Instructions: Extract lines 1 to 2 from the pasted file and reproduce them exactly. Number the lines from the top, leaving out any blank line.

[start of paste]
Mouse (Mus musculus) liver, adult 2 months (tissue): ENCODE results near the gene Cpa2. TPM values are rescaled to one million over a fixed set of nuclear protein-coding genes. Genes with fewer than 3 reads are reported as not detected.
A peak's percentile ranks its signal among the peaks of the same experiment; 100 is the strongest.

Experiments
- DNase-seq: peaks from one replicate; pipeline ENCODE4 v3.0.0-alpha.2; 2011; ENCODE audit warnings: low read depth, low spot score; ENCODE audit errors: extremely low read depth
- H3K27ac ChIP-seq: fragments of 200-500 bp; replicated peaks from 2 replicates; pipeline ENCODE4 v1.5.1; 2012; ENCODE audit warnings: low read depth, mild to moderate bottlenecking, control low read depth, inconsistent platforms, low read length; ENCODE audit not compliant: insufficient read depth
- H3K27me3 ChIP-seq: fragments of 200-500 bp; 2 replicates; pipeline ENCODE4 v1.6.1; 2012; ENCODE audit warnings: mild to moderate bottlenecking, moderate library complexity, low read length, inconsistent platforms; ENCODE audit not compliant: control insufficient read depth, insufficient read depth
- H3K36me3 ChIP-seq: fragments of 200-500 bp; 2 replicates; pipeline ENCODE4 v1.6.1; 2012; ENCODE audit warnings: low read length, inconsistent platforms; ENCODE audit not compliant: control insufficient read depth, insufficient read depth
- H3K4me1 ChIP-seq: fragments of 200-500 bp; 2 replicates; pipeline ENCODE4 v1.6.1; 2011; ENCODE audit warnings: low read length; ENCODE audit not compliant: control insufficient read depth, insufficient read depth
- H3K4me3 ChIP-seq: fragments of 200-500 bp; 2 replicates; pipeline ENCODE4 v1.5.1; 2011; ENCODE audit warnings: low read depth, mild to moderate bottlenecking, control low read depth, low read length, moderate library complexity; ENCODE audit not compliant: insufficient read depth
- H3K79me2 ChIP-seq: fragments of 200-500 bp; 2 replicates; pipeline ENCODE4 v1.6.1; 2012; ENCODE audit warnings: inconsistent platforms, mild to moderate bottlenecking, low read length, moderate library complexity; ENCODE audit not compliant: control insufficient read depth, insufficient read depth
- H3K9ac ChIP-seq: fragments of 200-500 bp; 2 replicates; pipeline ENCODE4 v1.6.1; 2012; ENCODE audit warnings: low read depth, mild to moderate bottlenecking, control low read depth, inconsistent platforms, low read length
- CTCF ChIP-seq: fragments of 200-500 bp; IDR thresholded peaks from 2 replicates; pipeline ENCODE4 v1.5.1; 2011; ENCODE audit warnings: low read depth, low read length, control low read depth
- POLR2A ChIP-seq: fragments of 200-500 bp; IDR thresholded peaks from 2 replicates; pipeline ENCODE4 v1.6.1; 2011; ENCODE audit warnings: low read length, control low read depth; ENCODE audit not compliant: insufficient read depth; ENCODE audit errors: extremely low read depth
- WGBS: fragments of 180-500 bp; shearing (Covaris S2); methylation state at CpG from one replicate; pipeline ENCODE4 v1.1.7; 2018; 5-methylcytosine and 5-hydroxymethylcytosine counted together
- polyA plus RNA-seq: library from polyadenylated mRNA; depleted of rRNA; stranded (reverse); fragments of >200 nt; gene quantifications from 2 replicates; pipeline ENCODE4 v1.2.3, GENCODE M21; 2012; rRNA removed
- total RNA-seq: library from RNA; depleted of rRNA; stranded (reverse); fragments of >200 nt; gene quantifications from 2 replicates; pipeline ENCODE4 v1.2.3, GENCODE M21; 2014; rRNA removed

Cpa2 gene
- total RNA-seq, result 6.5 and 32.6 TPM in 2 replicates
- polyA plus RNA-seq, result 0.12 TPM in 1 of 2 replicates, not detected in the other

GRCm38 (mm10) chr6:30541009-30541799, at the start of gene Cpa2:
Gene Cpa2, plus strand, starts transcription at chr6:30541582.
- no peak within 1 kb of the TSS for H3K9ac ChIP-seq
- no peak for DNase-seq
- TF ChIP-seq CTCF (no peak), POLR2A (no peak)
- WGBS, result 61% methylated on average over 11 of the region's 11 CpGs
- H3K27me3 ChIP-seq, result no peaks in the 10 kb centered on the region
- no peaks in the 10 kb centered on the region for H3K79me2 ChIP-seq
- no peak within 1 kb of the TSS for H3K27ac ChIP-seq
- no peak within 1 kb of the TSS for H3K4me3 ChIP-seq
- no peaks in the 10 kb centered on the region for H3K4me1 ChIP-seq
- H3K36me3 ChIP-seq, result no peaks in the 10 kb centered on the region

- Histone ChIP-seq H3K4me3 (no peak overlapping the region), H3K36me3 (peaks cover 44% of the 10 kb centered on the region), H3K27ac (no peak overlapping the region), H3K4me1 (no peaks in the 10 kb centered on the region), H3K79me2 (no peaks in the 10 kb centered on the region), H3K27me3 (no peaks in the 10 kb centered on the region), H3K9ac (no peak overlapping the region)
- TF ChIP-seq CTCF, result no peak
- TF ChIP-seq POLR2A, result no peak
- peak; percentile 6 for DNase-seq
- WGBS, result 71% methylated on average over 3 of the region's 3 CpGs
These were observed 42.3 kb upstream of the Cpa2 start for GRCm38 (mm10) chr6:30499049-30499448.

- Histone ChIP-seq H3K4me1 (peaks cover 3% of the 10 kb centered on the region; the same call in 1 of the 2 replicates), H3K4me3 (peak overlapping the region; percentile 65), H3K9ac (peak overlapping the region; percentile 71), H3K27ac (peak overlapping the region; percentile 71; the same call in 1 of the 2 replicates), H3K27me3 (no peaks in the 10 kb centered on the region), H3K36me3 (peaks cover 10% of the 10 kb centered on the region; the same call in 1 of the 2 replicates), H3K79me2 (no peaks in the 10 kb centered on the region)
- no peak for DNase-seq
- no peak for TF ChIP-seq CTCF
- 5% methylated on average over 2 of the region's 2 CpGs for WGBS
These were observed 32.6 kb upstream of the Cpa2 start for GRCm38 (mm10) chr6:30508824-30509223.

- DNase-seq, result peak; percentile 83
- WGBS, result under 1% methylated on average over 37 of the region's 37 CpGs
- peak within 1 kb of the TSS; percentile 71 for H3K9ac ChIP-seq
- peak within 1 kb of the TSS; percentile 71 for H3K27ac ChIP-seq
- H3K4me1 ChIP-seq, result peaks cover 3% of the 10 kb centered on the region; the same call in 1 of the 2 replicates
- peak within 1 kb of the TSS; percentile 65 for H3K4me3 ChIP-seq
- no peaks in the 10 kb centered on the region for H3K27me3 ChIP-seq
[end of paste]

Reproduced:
Mouse (Mus musculus) liver, adult 2 months (tissue): ENCODE results near the gene Cpa2. TPM values are rescaled to one million over a fixed set of nuclear protein-coding genes. Genes with fewer than 3 reads are reported as not detected.
A peak's percentile ranks its signal among the peaks of the same experiment; 100 is the strongest.